Fermentation

Koralo Debuts With ‘New F!sh’, South Korea’s First Microalgae & Mycelium-Based Fish Fillet

Koralo, a German fermentation startup developing alt seafood in South Korea, has introduced its first product, New F!sh, in collaboration with partner restaurants Stylevegan and Monks Butcher in Seoul. The startup claims that New F!sh is the first of its kind fish fillet in the South Korean alternative seafood category.

Koralo creates innovative clean-label seafood alternatives using microalgae and mycelium in a co-fermentation process. The company’s approach captures the oceanʼs nutrition by feeding microalgae to mycelium, mimicking the algae-based eating habits of fish.

“A new paradigm for seafood”

Working with local partners, the New F!sh product has been tailored to the region’s palate. According to Koralo, after many tests, the fillets have a juicy and flakey texture that doesn’t fall apart. Moreover, the product offers an authentic fish flavor while being low in calories and fat.

Providing the nutrients extracted from microalgae and mushroom roots, New F!sh is said to be rich in nutrients beyond traditional seafood, including omega-3, proteins, probiotics, and vitamins B2 and B12. Additionally, it stands out for its cooking versatility, allowing chefs to grill, steam, stew, or fry it without any hassle.

Fish tacos on a wooden board
Image courtesy of Koralo

A paradigm shift

Koralo, founded by Sina Albanese in 2022, has established a subsidiary in South Korea — the country with the highest per-capita seafood consumption worldwide. 

The food tech startup explains that it is scaling up its fermentation platform also in Europe (where it is building a pilot facility), set to enter the European and US markets within the next two years.

However, for now, it is focusing on the South Korean market. For next year, the company has announced expansion plans, including signing agreements with restaurants, meal kits, and food service distributors and entering retail to reach more consumers. In addition, the company says it is working on product development to launch shrimp and salmon alternatives.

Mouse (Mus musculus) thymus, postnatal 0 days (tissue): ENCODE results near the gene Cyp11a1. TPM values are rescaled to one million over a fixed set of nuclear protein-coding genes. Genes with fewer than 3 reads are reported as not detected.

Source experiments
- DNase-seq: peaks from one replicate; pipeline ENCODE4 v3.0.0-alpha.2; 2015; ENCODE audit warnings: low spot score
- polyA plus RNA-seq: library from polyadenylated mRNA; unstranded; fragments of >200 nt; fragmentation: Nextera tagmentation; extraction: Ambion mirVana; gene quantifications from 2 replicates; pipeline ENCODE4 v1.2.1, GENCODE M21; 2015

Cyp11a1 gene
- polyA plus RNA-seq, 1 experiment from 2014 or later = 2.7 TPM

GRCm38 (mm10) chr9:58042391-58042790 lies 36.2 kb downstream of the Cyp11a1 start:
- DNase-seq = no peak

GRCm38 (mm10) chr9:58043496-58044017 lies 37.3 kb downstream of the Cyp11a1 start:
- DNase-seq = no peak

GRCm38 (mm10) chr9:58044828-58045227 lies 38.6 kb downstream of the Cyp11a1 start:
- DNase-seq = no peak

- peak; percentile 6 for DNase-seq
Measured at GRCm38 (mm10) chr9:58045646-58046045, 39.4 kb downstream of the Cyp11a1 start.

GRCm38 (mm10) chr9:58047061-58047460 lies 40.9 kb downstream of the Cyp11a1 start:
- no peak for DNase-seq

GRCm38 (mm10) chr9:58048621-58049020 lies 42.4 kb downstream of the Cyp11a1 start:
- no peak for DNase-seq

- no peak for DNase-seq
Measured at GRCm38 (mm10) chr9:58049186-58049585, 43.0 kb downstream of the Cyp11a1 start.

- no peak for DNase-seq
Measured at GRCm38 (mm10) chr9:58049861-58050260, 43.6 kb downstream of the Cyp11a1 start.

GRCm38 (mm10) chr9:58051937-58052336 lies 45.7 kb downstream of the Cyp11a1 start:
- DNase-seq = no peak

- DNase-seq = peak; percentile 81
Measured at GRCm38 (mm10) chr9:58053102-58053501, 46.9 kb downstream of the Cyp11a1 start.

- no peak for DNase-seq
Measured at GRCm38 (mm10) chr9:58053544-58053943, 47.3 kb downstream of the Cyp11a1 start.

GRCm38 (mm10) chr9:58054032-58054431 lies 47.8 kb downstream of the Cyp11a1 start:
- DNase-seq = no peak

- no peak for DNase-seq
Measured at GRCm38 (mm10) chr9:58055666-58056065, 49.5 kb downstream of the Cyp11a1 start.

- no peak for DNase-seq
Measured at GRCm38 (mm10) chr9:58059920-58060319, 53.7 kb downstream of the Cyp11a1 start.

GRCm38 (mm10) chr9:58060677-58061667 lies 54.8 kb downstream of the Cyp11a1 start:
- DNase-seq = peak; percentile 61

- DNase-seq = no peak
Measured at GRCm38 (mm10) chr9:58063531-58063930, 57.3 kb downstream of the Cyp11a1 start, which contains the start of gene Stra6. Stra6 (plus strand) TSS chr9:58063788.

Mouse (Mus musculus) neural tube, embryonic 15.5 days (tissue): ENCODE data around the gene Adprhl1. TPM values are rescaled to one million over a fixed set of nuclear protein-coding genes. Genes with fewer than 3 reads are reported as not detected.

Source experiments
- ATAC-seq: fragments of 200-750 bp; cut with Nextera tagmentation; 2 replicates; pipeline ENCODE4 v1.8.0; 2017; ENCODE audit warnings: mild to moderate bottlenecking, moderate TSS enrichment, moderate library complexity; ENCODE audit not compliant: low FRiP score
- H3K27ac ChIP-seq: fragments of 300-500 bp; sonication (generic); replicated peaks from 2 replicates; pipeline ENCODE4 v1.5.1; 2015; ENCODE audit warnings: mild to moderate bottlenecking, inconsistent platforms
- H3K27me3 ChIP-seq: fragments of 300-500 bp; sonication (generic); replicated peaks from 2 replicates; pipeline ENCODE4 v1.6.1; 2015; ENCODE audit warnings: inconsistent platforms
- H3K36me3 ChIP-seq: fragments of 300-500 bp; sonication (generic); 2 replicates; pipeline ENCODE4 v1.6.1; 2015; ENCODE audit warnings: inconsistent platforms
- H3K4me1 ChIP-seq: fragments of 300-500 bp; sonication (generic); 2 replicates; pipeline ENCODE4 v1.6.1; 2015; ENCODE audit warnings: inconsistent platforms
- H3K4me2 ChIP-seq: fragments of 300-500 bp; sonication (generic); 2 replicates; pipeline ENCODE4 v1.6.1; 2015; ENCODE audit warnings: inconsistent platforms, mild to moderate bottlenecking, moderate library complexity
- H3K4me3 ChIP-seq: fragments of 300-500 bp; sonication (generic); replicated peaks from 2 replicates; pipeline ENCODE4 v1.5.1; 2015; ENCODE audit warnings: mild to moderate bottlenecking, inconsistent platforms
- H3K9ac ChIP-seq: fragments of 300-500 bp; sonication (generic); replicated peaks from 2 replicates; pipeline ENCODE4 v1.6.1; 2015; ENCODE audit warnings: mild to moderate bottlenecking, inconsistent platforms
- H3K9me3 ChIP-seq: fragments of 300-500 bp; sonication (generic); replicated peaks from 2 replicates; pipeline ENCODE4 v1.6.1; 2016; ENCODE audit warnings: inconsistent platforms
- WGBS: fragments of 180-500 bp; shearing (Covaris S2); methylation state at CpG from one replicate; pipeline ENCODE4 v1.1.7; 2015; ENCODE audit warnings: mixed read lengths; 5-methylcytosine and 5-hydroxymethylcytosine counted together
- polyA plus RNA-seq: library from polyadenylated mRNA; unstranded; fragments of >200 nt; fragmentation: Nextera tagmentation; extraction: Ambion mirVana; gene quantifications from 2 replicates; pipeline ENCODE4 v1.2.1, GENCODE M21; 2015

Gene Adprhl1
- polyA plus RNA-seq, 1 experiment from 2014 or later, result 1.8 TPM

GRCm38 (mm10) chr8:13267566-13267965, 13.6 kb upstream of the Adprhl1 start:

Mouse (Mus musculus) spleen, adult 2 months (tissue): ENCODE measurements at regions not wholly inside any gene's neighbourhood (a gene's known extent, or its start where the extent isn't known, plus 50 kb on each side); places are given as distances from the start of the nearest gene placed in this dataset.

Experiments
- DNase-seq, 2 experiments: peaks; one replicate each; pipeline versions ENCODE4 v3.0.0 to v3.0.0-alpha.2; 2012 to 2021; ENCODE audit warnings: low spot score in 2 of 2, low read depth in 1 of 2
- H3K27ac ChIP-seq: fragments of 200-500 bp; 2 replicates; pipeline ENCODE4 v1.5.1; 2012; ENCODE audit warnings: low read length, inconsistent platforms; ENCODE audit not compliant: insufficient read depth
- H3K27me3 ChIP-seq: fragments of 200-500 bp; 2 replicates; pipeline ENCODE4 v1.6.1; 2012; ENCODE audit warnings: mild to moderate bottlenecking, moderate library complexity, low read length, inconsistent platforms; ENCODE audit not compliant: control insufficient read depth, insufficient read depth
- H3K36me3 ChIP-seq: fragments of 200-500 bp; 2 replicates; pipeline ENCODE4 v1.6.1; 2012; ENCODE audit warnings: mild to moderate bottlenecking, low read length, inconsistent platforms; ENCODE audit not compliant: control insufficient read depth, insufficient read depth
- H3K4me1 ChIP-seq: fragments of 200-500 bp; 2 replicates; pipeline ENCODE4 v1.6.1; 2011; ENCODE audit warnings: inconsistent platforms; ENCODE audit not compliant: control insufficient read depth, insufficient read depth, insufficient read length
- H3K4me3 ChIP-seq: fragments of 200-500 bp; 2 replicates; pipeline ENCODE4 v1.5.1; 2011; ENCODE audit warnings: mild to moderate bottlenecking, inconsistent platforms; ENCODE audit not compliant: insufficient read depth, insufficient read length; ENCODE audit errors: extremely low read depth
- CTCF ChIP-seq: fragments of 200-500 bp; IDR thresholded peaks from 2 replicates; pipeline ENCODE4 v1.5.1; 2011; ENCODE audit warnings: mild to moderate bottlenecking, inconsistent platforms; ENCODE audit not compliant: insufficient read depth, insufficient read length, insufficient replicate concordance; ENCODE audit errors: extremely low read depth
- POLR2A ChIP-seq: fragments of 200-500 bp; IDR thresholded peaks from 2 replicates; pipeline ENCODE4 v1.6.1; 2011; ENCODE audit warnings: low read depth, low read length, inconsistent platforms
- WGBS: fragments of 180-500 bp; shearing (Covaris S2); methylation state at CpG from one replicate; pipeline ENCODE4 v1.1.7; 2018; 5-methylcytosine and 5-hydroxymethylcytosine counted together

Regarding sustainability, the biotech states that its product results in considerably lower CO2 emissions and land and blue water use than soy protein and other seafood options. Its approach aligns with the United Nations Sustainable Development Goals, emphasizing the importance of sustainable, nutrient-rich food production.

“A new paradigm for seafood – mitigating a global seafood supply shortage,” says Sina Corallo.

Koralo launches a new mycelium and microalgae fish fillet in South Korea
Image courtesy of Koralo

The oceanʼs nutrition

Koralo has received cumulative investment and grants of €3.3 million supported by investors such as Fraunhofer Technologie-Transfer Fonds, Green Generation Fund, and Big Bang Angels. Government institutions, academia, and corporate partners in Europe and South Korea have also backed Koralo’s oceanʼs nutrition approach to make alternatives to seafood.

Koralo is a member of Future Ocean Foods, the world’s first alternative seafood association, dedicated to propelling the alt seafood industry into a new era. The alliance already has 36 companies on board, spanning 14 countries. 40% of its members are women founders, like Koralo, and this percentage is set to increase, according to Marissa Bronfman, founder and Executive Director of the alliance. 

“With an international and two-generational team; entrepreneurship, food innovation, and a big drive for sustainability come together in a journey to explore the opportunities the ocean gives us,” says Koralo on its website.




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